Lawyers across Canada should oppose a law that violates the rights of and discriminates against their colleagues, says Nour El-Sabah Farhat
On June 16, the National Assembly of Quebec sanctioned the violation of the fundamental rights and freedoms of a part of the Quebec population by passing into law Bill 21, An Act Respecting the Laicity of the State.
At a time when the protection of civil rights has never been so necessary, the Quebec government has chosen complacency and a risky arbitration between fundamental freedoms and populism. There is, sadly, nothing to hide the Quebec government's disregard of the fundamental rights of minority groups, which is unprecedented in Canada since the adoption of the Charter of Rights and Freedoms.
Our democracy depends upon the rule of law, the neutrality of the state, respect for democratic institutions and for minority rights.
However, in passing this Act – under which new hires in the public service who are in positions of coercive authority are banned from wearing religious symbols such as headscarves, and residents must have their faces uncovered to give or receive specific public services -- Quebec has engaged in a democracy of public display, responding to populist majority opinion at the expense of its visible minorities.
These new barriers erected between the majority and minorities make the inequalities already present even more flagrant, and the gulf between the state and its minority citizens is flooded by the search for scapegoats.
The Act bases Quebec’s secularism in the separation of state and religion, the religious neutrality of the state, the equality of all citizens, freedom of conscience, and religious freedom. But the separation of state and religion and religious neutrality should not be obstacles to equality; rather, they should protect members of society against the interference of religious authorities in the institutions of the state.
The Act imposes a ban on wearing religious symbols by state officials who embody the authority of the state and who exercise a power of coercion, e.g., judges, prosecutors of the Crown, police officers, and even schoolteachers.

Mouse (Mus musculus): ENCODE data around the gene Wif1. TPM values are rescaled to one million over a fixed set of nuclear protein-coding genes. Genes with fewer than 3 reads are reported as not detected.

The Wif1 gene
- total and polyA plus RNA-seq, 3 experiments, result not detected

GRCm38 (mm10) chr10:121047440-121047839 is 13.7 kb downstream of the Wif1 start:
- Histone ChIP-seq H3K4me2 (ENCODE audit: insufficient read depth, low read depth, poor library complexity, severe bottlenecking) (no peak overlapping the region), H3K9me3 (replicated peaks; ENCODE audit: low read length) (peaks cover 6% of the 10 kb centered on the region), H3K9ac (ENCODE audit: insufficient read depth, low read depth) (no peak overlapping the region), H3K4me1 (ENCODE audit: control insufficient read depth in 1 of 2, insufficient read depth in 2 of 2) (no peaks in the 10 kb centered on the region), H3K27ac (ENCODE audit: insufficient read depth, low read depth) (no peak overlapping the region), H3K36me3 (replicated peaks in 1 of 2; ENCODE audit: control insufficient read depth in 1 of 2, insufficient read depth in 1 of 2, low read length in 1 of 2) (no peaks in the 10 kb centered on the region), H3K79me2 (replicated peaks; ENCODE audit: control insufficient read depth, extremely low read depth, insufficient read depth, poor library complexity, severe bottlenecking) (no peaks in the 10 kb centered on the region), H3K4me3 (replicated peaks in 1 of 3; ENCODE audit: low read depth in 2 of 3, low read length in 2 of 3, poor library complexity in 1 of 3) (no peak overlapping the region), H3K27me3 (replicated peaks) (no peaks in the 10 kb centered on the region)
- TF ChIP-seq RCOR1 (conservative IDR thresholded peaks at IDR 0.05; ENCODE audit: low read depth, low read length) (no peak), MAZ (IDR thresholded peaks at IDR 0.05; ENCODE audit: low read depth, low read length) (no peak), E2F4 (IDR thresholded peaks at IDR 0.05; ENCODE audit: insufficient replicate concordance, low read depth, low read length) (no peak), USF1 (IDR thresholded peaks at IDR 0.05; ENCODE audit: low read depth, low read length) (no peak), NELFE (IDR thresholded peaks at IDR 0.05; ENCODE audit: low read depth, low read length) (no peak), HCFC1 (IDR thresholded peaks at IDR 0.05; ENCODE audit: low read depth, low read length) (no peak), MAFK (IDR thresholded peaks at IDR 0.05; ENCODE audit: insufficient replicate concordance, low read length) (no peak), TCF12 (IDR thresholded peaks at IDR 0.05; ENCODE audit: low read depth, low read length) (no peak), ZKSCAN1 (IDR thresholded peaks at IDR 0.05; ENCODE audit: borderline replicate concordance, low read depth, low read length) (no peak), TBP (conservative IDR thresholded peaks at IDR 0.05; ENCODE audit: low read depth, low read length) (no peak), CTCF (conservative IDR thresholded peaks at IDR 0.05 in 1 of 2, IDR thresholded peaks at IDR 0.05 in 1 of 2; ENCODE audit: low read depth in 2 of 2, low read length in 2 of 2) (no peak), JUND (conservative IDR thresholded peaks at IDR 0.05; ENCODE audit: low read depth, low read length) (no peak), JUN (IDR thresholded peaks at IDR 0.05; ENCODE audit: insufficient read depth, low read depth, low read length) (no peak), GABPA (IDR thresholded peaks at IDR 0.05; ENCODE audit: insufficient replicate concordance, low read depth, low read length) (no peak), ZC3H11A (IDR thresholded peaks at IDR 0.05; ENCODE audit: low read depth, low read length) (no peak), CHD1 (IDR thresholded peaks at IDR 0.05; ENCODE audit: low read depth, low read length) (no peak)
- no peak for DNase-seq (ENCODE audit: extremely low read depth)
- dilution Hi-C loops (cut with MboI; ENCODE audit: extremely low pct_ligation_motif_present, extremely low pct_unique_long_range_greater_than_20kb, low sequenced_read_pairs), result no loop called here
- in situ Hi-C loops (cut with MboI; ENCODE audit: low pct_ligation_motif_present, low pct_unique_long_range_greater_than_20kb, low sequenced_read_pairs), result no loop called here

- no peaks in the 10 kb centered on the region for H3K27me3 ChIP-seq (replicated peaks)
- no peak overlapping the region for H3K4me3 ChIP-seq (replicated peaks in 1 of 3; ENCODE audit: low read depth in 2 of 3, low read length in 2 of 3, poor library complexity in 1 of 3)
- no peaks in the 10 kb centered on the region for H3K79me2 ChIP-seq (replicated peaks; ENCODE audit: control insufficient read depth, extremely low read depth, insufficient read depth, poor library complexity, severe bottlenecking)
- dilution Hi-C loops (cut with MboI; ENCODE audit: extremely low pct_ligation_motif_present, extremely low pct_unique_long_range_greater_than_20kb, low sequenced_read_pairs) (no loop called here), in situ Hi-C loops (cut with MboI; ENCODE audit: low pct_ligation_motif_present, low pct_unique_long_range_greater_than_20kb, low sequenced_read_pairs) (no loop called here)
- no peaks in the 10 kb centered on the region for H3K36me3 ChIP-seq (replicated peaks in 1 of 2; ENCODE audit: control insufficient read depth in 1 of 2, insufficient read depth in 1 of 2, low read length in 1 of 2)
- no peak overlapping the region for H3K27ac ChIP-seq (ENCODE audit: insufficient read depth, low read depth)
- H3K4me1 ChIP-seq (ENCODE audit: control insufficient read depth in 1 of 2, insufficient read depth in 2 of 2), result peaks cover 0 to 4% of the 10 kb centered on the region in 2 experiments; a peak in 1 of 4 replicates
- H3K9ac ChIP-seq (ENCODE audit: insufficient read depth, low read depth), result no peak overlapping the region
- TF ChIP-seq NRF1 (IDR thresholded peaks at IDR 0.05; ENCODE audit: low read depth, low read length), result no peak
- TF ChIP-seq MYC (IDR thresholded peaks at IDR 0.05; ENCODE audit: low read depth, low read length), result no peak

The Act equally applies to public servants and employees of the state who work in the justice system. Thus, not only will an individual wearing a religious symbol not be able to exercise the function of a judge or Crown prosecutor, but s/he will not be able to work as a lawyer in any Quebec ministry, legal aid office, or the clerk's office of a municipal court, for example. This is a real obstacle to access to employment for lawyers belonging to religious minorities who wear symbols of their religion.
It goes without saying that an agent of the state — a lawyer in particular — must show religious neutrality and reserve with regard to the expression of her religious beliefs in the exercise of her functions. Her decisions as part of the service rendered must be impartial, regardless of her appearance or her religious beliefs. However, it is necessary to distinguish between the neutrality of acts and decisions, and the neutrality of appearances of an agent of the state, because each individual carries with her her own beliefs and convictions.
Neutrality and secularism are binding on the state; they must also allow citizens freedom of conscience and religion. Thus, the state cannot, in the name of neutrality, establish what constitutes the proper exercise of faith among Quebec’s religious groups, which include the wearing of religious symbols.
The Quebec government must also take into consideration the discriminatory effect of such a law on a religious minority member’s access to public services and to employment in the public sector, which today are both fraught with obstacles.
It is also up to the lawyers across the country to oppose a law that violates the rights of and discriminates against their colleagues, without real or urgent reason.